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Image by Jf Brou

Dog Watching - The Wolf Among Us

by Domena

Dogs and Kids:  A Perfect Combination or a Nightmare?  

 

You might be lucky enough to have grown up with a loving dog, or maybe you spent your childhood longing for one.  Or maybe you were one of the many children bitten by a dog?

   

Likely, your early experiences formed your relationship with dogs, for better or for worse. Now, as an adult, you might find yourself faced with a dog acting aggressively towards children, or with a child so highly attracted to dogs that it is hard to hold her back!

   

Bite statistics bring unfortunate news. In Canada, one of out every two children has experienced some form of dog bites by the age of 12. Although most of these bites don’t require medical attention, many leave psychological scars. Roughly 3/4 of these bites are from dogs with whom the child is familiar, i.e., a dog that is owned by family, friends, or neighbours. While shocking, this also tells us that most of these bites are preventable.

Our best approach is education!

 

Education for people: Bite Prevention Programs teach kids and guardians helpful skills, some as simple as: Ask before approaching or petting! Ask the owner first, then ask the dog!  The way to ask a dog is to respectfully stay at a distance and wait, then read the dog’s response: Is the dog welcoming us in or telling us to cut it off? Cut-off signals are easy to recognize once learned; it’s good for people to recognize these signals before the situation escalates into a threat or a bite.  Next time on the ferry, take one of the body-language cards from the back notice board!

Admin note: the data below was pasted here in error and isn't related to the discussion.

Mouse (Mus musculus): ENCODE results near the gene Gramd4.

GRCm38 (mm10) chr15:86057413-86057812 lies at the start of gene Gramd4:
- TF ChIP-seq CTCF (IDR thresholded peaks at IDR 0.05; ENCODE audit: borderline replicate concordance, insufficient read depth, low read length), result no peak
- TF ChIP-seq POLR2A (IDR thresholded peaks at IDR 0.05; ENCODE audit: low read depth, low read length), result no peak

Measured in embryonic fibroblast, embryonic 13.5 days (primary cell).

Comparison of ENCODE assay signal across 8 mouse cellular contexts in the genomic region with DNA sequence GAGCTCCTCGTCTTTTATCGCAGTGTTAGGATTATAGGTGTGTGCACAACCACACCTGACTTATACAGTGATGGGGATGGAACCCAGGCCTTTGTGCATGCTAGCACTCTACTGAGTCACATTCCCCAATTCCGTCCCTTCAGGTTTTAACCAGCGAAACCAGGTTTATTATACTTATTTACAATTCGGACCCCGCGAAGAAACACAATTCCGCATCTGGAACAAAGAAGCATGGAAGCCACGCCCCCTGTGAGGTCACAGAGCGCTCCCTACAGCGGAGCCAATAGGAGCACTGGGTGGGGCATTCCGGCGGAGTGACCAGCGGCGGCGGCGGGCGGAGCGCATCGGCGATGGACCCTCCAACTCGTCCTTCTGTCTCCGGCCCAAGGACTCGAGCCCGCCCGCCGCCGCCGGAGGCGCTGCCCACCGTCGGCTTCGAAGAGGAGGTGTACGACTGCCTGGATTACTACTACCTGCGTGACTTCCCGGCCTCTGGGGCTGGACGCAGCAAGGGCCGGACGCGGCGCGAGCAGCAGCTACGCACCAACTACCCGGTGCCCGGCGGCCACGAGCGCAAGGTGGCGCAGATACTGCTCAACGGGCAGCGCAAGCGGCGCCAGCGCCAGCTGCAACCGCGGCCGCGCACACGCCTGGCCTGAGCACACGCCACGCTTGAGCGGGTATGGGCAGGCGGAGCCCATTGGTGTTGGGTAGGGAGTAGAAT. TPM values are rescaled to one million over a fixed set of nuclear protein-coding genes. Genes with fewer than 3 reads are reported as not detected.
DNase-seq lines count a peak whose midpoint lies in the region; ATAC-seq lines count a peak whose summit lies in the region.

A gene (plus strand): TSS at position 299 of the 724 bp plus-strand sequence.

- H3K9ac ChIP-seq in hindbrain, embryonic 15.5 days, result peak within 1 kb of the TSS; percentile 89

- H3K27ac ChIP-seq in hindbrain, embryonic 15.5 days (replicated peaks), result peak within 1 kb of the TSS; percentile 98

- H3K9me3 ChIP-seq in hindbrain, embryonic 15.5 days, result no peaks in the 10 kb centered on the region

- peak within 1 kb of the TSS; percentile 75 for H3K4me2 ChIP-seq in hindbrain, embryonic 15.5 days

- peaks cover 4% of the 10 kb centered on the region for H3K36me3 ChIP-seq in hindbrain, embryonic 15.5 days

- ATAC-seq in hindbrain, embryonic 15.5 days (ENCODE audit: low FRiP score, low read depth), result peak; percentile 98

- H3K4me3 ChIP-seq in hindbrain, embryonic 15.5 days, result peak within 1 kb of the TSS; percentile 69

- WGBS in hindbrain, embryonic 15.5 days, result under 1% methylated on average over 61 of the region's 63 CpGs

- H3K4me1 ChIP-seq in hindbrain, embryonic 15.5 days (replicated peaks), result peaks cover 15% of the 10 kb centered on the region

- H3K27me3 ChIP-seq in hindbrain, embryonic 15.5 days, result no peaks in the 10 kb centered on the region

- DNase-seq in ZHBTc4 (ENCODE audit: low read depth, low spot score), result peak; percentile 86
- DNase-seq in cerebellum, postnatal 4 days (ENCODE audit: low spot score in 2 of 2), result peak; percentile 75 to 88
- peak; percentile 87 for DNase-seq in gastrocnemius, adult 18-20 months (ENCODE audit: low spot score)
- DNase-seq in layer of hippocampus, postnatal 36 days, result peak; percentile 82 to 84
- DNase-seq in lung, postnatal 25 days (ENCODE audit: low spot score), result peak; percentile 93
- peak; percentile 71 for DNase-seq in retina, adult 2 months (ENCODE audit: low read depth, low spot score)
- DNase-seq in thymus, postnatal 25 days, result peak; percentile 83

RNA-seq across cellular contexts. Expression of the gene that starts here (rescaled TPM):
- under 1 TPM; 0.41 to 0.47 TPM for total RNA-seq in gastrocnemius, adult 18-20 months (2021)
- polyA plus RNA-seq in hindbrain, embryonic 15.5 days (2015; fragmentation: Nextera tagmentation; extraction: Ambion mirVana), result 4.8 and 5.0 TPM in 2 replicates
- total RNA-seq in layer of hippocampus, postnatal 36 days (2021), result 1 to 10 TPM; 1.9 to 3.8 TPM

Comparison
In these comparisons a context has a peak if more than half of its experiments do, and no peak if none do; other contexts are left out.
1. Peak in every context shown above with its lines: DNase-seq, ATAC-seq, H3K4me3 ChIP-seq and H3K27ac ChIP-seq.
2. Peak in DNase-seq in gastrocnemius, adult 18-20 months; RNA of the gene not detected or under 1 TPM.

Education for dogs: Just as with people, early experiences form lasting impressions in dogs. Ideally, a puppy has many happy experiences with children, from babes in arms to toddlers and onwards.  The very best and easiest education happens in the first 3 months of a dog’s life, i.e., during the critical Canine Socialization Period. If early socialization is missed, dogs will likely react fearfully or aggressively towards the unknown – in this case, children. Luckily, we can help these dogs become more accepting of children through the Behaviour Modification program.  The latter gives us tools to change a dog’s behaviour as well as its underlying emotions.

Change can happen, but it takes specialized help, the right skill set, determination, time and other resources.

Thank you for open eyes and minds! - Domena

P.S. Invite me to a Bite Prevention Presentation!

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